Wood set out to examine the advent of slavery in the American colonial south, but wished to avoid Virginia which receives the majority of attention from southern scholars. To really get at questions of the black experience in the early colonial years and to prevent reading backwards of 19th century ideas, Wood focused his work on a 50 year period and progressed chronologically. His efforts were worthwhile as he brought to light many aspects of the early colonial experience that did not exist and are surprisingly contradictory to the 19th century black experience and attitudes that tend to pervade modern thought about the condition of slaves.

    There are 2 major areas of focus which Wood tackles: black immunity to malaria and yellow fever, and most importantly the skilled contributions that slaves brought and were sought for in the founding of the South Carolina Colony. At the time Wood was writing his dissertation, science was just emerging on the presence of Sickle cells in certain populations of blacks and its connection to malarial immunity.

    Wood was one of the first historians to break into the mainstream with these discoveries, and today, this is well known information and as such hardly revelatory, though still interesting to read. He also discussed Yellow Fever and the facts that black were not immune to it which was disproven during the Yellow fever epidemic that struck Philadelphia in the s , but again, this information is now quite well known and recent work has been done on this topic See for example: Simon Finger, The Contagious City: The Politics of Public Health in Early Philadelphia.

    The part of his book that remains forgotten by many is the fact that in the early years Africans were recruited first as freeman and very soon as slaves because of the skills that they brought with them from Africa that were not mastered by whites or even unknown. Wood makes a very convincing argument that without Africans, South Carolina never would have gotten their rice industry their most important crop started. European settlers simply did not the experience or the knowledge as he aptly demonstrated to grow it with success.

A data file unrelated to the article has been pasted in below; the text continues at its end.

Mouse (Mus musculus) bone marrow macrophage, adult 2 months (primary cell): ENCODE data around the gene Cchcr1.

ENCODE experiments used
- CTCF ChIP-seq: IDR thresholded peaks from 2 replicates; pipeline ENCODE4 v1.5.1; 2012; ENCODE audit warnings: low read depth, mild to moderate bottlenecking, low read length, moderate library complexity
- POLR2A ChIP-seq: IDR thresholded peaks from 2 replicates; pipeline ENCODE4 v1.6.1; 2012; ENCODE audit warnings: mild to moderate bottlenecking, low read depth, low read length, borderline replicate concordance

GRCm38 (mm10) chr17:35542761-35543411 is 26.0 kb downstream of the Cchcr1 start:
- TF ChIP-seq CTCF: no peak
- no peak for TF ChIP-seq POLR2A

Not to mention that unlike their African slaves who had immunity to malaria, European colonists were extremely susceptible to the mosquito born illnesses that thrived in the same conditions needed to grow rice. Emphasis is added here to highlight one of the greatest myths that 19th century slave owners and slave culture perpetuated - that slaves were purchased for their docile, dimwittedness, the less they knew the better. This has led to the modern conception of unskilled Africans from an backward continent that Wood and other scholars such as John Thornton - see Africa and Africans in the Making of the Atlantic World, have fought so hard to dispel.

    Wood makes it clear that without the skilled labor force from Africa and the sugar colonies, white colonization would not have succeeded. Wood also demonstrated that in the earliest years of colonization there was more of a parity in labor and social relations than after the colony became better established and social divisions hardened. By , blacks became a majority population in South Carolina, and tension in the colony began to mount - white fear became palpable.

    Not ironically as outnumbered whites began to assert social dominance over the majority population by putting in place increasing restrictions, they set an atmosphere ripe for rebellion. Wood spent the final chapters of the book discussing these various restrictions and methods of resistance, concluding with a review of the Stono Rebellion.

    While little in this book is new knowledge to scholars, it is still an excellent resource and a good review. Newcomers to the field will find it more interesting. Jan 10, Tim rated it really liked it. Others were attracted to the myriad educational institutions. Howard University, founded in , was a magnet for professors and students and would become the "capstone of Negro education" by The Preparatory School for Colored Youth, the city's first public high school, attracted college-bound students and teachers, many with advanced degrees. As far back as , churches had operated and supported schools and housed literary and historical societies that promoted critical thinking, reading, lecturing, and social justice.

    African Americans also created hundreds of black-owned businesses and numerous business districts. At the dawn of the 20th century, African Americans had created a cultural and intellectual capital. Washington had relatively few "Jim Crow" laws. However, segregation and racism were endemic. The few existing laws mandated segregation in the public schools and recreation facilities but not in the streetcars and public libraries.

    African Americans, therefore, reacted strongly to President Wilson's institution of segregation in all of the federal government agencies. Clashes between African Americans and European Americans reached a fever pitch during the July race riot, when women and men fought back against violent whites, giving another meaning to the term "New Negro," a term usually associated with the cultural renaissance of the s and s.

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    In , the same year that President Franklin Roosevelt began to end segregation in the federal government, the young black men of the New Negro Alliance instituted "Don't Buy Where You Can't Work" campaigns against racist hiring practices in white-owned stores in predominantly black neighborhoods. The Washington chapter of the National Negro Congress also organized against police brutality and segregation in recreation beginning in In Howard University law student Pauli Murray led coeds in a sit-in at the Little Palace cafeteria, a white-trade-only business near 14th and U streets, NW, an area that was largely African American.